Clive Bates | 14 September 2014

A new paper is published today: WHO position on ENDS: a critique of the use of science and communication of risk (PDF) written and researched by Clive Bates at Counterfactual
We have grown accustomed to WHO and the FCTC Secretariat taking a negative approach to tobacco harm reduction - seeing only risks and threats, and little of the real world potential, while covertly planning an offensive against e-cigarettes through the Framework Convention on Tobacco Control. Yet the evidence is steadily moving against that position, leaving WHO looking more extreme, unscientific and ideologically motivated as the data accumulates.
On 26 August 2014, WHO published its long-awaited paper on 'ENDS' Electronic Nicotine Delivery Systems, the term it uses to describe e-cigarettes and vapour products. This is published in advance of the Framework Convention on Tobacco Control, Sixth Conference of the Parties (FCTC COP-6) in Moscow 13-18 October 2014.
This WHO paper (FCTC/COP6/10) has been developed to inform and provide direction to the Parties to the FCTC (179 Countries) on the subject of ENDS. Given there is a strong body of expert opinion that sees these products as part of the solution, not part of the problem - then it is vital that WHO handles the issue objectively and with great care.
Alas, in that mission it has failed. The detailed analysis of the WHO paper and the associated public communication through twitter concludes:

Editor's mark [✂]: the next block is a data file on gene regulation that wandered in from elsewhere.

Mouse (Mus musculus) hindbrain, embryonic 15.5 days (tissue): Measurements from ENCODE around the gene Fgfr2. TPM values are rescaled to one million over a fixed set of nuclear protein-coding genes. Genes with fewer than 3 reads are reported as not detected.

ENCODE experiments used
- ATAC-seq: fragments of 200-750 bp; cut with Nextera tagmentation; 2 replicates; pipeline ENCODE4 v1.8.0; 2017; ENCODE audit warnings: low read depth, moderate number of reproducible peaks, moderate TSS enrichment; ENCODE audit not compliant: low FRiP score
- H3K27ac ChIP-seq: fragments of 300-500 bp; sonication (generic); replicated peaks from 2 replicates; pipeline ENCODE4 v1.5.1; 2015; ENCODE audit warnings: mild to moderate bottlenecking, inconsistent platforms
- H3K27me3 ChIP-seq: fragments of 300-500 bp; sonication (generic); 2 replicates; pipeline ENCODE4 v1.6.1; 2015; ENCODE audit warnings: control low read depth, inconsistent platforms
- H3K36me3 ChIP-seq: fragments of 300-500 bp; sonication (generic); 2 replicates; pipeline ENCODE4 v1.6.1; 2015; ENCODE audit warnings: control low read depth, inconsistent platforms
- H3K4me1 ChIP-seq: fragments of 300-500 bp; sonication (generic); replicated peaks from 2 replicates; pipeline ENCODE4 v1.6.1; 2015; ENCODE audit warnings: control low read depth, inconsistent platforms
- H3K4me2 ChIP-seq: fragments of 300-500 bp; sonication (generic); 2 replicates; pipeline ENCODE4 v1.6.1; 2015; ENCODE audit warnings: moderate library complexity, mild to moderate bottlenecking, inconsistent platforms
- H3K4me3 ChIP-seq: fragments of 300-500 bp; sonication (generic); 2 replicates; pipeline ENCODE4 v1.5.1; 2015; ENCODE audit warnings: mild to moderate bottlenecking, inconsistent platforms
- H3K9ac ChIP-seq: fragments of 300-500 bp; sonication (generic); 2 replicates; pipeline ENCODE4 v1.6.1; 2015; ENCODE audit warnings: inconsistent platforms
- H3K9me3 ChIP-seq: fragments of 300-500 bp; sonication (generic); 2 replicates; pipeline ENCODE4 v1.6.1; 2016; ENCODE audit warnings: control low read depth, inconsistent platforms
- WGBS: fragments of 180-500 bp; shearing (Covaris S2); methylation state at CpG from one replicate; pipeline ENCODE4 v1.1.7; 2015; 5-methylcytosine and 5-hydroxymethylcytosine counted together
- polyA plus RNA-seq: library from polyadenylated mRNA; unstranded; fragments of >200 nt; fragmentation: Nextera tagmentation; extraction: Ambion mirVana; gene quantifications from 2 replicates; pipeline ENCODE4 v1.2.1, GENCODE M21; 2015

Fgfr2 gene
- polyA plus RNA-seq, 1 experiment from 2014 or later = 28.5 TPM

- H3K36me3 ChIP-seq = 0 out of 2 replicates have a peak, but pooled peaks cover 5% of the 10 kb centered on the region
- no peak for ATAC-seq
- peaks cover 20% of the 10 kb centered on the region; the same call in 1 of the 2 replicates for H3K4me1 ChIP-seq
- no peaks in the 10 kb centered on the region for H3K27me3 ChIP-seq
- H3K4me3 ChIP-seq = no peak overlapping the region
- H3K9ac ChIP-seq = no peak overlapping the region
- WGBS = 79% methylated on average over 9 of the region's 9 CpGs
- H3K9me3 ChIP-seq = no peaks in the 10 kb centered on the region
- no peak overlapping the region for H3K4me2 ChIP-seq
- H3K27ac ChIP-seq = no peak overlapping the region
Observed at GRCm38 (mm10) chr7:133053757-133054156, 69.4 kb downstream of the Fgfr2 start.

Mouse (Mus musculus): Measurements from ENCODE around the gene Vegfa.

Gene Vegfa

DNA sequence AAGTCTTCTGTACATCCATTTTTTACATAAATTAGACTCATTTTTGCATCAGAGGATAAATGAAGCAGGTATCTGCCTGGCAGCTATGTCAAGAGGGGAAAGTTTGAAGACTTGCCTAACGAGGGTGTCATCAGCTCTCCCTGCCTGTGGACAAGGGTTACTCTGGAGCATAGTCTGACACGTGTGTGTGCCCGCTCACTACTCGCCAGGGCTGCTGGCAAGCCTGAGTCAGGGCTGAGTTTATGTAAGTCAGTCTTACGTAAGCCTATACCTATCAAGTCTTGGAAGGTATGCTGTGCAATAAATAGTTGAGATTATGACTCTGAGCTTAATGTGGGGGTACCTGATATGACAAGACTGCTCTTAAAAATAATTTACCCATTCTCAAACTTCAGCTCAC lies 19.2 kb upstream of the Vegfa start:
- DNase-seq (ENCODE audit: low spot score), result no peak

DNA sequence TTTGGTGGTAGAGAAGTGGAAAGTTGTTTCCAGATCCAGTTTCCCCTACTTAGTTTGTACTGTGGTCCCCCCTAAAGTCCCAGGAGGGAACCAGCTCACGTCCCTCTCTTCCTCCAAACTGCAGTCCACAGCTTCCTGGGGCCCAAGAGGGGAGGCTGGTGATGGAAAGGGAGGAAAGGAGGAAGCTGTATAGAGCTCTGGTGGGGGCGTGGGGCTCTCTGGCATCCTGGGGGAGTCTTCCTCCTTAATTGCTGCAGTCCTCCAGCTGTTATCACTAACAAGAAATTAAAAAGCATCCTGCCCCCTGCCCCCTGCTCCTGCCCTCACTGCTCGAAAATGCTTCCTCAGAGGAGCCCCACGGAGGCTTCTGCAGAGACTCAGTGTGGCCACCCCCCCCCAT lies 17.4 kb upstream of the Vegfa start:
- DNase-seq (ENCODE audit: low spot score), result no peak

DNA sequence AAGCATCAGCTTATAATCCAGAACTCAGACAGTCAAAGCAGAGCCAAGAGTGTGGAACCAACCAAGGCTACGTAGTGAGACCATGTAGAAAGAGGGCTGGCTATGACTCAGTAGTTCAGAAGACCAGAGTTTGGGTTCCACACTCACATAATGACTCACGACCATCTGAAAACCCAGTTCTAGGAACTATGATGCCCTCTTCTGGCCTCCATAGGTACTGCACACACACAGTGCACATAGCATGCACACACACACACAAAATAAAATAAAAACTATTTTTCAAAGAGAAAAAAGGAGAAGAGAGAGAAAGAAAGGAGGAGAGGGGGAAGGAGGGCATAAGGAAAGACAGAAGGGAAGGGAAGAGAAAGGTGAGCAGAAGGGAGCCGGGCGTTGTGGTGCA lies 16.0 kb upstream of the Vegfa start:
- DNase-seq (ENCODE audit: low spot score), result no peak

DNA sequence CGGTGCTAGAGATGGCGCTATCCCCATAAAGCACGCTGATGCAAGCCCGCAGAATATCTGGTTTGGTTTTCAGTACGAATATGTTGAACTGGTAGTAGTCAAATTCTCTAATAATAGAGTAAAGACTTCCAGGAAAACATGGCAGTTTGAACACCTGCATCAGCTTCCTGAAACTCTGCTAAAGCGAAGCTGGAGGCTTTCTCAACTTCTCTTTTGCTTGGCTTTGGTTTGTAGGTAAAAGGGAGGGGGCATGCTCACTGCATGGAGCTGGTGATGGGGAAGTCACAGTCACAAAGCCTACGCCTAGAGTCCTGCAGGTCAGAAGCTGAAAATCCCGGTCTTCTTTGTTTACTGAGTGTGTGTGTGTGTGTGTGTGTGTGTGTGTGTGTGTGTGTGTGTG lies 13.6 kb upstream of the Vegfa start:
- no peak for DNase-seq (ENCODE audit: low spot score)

• WHO provides misleading analysis based on selective and biased portrayal of the science (discussed at length in the report). Even if statements made are not always literally false, they will have the effect of misleading with partial truths or statements made without appropriate context or caveats.
  • WHO has no coherent framework for discussing relative risk – to smokers, vapers and non-users and appears to place little weight on the health of smokers or nicotine users, or on the ethics of denying or obstructing access to much safer products.
  • WHO has a pronounced focus on minor or implausible risks while underplaying potentially large benefits. A further consequence is to understate the risk that benefits will be foregone because of restrictive policies. None of WHO’s communication would leave the reader with the impression remotely similar to that offered by a more straightforward expert assessment of risk, stating at least 20 times lower risk than smoking.
The report makes six recommendations:
  1. WHO should restore an objective approach to science and evidence
  2. WHO should take formal independent scientific advice from its specialised TobReg committee, due to report next in January 2015
  3. Parties should not bring ENDS into the FCTC - it is technically and strategically inappropriate
  4. Parties should insist that WHO improve the quality of its policy making and advice - with proper assessment of evidence, options appraisal, impact assessment and consultation
  5. All stakeholders should treat WHO policy recommendations with caution - they are built on weak evidential and analytical foundations
  6. WHO should apply much stronger quality control its public risk communications, which have on occasion been blatantly misleading and dangerous.
This new analysis follows criticism published in the journal Addiction on 4th September of the scientific assessment commissioned by WHO to inform the paper for COP-6.
If WHO wants to be serious about tackling non-communicable diseases and the potential one billion tobacco related deaths deaths it expects in the 21st Century, then WHO needs to do much better than this.
Open letter to delegates to the WHO FCTC COP-6 to be held in Moscow 13-18 October: http://www.clivebates.com/?p=2436